COVID-19 has changed the practice of law. Whether the changes are permanent or temporary, many have occasioned increased risks of malpractice claims against lawyers and law firms. To help our clients meet these new challenges, Goldberg Segalla has compiled a guide for avoiding and mitigating legal malpractice claims stemming from COVID-19. The link is available HERE. …Continue Reading
Category: Law Practice Management
Law Firms (and Client Data) Held Hostage
Hackers have successfully hit at least five United States law firms within the past few weeks. Reportedly, the attacks are part of a coordinated effort potentially affecting nearly 200 victims in January alone. As if that were not frightening enough, the threat to law firms and to their clients, has magnified substantially in light of the type of attack now employed against law firms.
Rather than delivering a ransom note to the infected system and waiting for payment, the recent hackers are publishing the victim’s …Continue Reading
Parental Leave Continuance Policy Rejected
Case management is such an important task for litigators. We must plan how best to utilize the allotted and often limited time provided for each case. Some courts set strict case management deadlines while others permit the parties to proceed at their own pace without much direction. We must budget our time in an efficient and reasonable manner. We must also balance our personal commitments with the needs of our clients and that is no easy task. Ultimately, all attorneys have faced scheduling conflicts due …Continue Reading
The Importance of Quality IT in Litigation
One of the most important aspects of working with corporate clients is understanding the businesses. From general business functions to the overarching models, this knowledge can be extremely valuable in both transactional and litigation work. However, client technology is becoming more industry specific, often making it infeasible for attorneys to learn. It is in these cases that a quality IT team working on behalf of the firm is not only the most efficient way to service a client, but also may be a litigation requirement.…Continue Reading
NYC Issues Key Opinion on Litigation Financing
Litigation funding has grown exponentially in the past few years. However, the NYC Bar recently issued an opinion drawing a line in the sand when it comes to third parties entering into agreements with attorneys. After issuing its opinion, some of the largest financiers of complex litigation responded with sharp criticism of both the substance of the opinion and its effect of stalling progress in this area. However, the opinion also provides an opening that could lead to the eventual change in ethical rules that …Continue Reading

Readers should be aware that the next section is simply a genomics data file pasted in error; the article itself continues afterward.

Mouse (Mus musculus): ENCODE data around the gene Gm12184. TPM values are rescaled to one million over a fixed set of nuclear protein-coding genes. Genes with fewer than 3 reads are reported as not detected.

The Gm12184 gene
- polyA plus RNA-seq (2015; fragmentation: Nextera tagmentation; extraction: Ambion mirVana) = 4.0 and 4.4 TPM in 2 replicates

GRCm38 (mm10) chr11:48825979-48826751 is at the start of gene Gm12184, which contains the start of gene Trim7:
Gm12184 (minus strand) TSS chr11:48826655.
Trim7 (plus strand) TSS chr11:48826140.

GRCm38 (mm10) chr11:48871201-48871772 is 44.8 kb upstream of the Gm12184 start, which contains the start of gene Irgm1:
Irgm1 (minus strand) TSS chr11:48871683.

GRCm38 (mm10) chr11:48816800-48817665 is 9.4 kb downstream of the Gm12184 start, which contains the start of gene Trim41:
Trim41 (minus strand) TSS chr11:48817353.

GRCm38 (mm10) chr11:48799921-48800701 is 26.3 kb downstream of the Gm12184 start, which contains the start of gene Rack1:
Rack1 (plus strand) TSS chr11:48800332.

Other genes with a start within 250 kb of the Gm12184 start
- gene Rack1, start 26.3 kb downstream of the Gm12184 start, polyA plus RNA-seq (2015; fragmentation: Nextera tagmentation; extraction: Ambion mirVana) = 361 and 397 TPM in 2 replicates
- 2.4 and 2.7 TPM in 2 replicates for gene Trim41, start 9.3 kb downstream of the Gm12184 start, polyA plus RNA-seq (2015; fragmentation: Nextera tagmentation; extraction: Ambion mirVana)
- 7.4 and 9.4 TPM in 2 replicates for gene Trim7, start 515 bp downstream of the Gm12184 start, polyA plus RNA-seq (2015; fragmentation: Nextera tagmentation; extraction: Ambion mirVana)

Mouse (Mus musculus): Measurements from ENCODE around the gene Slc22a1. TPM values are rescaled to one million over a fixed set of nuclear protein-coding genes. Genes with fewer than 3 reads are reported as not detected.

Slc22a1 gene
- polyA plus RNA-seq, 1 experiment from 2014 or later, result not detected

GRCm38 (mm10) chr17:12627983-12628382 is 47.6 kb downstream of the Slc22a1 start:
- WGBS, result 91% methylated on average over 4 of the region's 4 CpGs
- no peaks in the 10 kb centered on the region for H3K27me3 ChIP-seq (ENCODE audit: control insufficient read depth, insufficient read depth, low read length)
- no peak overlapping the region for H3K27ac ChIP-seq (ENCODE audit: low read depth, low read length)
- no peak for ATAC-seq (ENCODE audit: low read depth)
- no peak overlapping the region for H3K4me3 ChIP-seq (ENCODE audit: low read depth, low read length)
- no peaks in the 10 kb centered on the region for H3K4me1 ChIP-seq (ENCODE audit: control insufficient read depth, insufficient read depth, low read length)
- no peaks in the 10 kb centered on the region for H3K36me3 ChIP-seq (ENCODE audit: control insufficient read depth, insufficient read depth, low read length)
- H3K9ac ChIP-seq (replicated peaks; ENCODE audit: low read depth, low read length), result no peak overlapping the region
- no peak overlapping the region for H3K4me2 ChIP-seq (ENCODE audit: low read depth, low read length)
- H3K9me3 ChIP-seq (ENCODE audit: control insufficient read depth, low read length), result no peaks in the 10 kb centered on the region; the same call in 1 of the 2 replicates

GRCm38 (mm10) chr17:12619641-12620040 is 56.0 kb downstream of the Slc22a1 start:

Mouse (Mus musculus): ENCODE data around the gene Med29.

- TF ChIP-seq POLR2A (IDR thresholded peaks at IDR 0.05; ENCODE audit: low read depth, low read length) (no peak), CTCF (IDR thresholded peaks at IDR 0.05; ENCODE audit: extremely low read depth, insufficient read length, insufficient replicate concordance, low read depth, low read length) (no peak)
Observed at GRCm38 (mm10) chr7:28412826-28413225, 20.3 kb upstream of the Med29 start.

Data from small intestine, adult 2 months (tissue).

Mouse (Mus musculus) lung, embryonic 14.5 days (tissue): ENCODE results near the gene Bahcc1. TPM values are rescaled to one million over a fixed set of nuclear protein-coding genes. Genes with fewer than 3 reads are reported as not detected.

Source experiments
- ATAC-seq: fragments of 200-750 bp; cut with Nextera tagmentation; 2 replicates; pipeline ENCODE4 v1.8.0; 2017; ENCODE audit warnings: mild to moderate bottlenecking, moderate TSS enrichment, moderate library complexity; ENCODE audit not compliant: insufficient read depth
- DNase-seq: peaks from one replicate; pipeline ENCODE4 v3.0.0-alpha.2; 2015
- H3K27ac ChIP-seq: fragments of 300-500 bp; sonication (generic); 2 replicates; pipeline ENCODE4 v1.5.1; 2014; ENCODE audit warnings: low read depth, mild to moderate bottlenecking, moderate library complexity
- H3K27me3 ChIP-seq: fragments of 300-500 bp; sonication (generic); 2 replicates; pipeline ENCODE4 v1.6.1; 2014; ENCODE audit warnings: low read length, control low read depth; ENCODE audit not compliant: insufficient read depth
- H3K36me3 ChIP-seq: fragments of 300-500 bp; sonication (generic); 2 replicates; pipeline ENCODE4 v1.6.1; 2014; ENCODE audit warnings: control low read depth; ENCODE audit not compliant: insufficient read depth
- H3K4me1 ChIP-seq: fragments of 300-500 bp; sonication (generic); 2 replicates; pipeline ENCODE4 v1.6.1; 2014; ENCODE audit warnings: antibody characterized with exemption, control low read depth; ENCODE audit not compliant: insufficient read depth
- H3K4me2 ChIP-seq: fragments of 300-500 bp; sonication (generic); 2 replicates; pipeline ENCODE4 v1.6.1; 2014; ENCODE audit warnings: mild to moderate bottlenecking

Attorney Fee Waived for Failure to Advise of Billing Alternatives
The contingency based fee agreement is a common form of representation. There are clear benefits to this arrangement for both attorney and client. Of course there are also risks. In a recent decision in New Jersey, the court concluded that attorneys must properly advise clients about the various billing options before proceeding with an engagement. In this case, despite a written fee agreement, the court struck over $280,000 in legal fees and costs.
In Balducci v. Cige, an attorney handling a discrimination claim entered …Continue Reading
Data Breach and Insider Trading
Attorneys practicing in mergers and acquisitions are familiar with the sensitive nature of their work and the potential for abuse of the information obtained. In addition to being restrained from trading on that information themselves, they must take extensive precautions to ensure that they do not allow that information to slip to friends, family members, or colleagues. Unfortunately, one cannot assume that others won’t use that information to make trades that could ensnare both the attorney and firm in extensive criminal and civil litigation, regardless …Continue Reading
Lawyers on a Short Leash: Bar Admission Restrictions
Unlike most licensed professions, the practice of law can significantly restrict an attorney’s geographic mobility. If an attorney wishes to move to another state, it typically requires at least one year of planning before the move is possible. This may include studying for and successfully taking the new state’s bar examination, re-taking the Multistate Professional Responsibility Exam, and going through another character and fitness review. However, the Uniform Bar Examination is now used in the majority of states and there appears to be significant momentum …Continue Reading
Don’t Be a Halfway Law Partner
It is not uncommon for attorneys to join forces to defray costs. This often means sharing office space, support staff, and equipment. Some attorneys take this a step further, advertising themselves as a partnership even if their practices remain separate. Such arrangements should be made with caution, however, as they may lead to vicarious liability among the so-called partners.
A New Jersey federal court recently addressed such a scenario for the first time, holding that the plaintiff in a malpractice case failed to support a …Continue Reading
Lawyers ≠ Partnering with Non-Lawyers
Law firm financing has become an increasingly complex and interesting aspect of the legal business. From personal injury litigation loans, to the financing of the Gawker lawsuit by a Silicon Valley billionaire, it appears many want to get a piece of a lawsuit these days. However, the Second Circuit recently affirmed a district court ruling that law firms are still forbidden fruit for third-party financiers.
In a case originally brought in 2011, the Second Circuit recently affirmed a district court decision that non-lawyers are prohibited …Continue Reading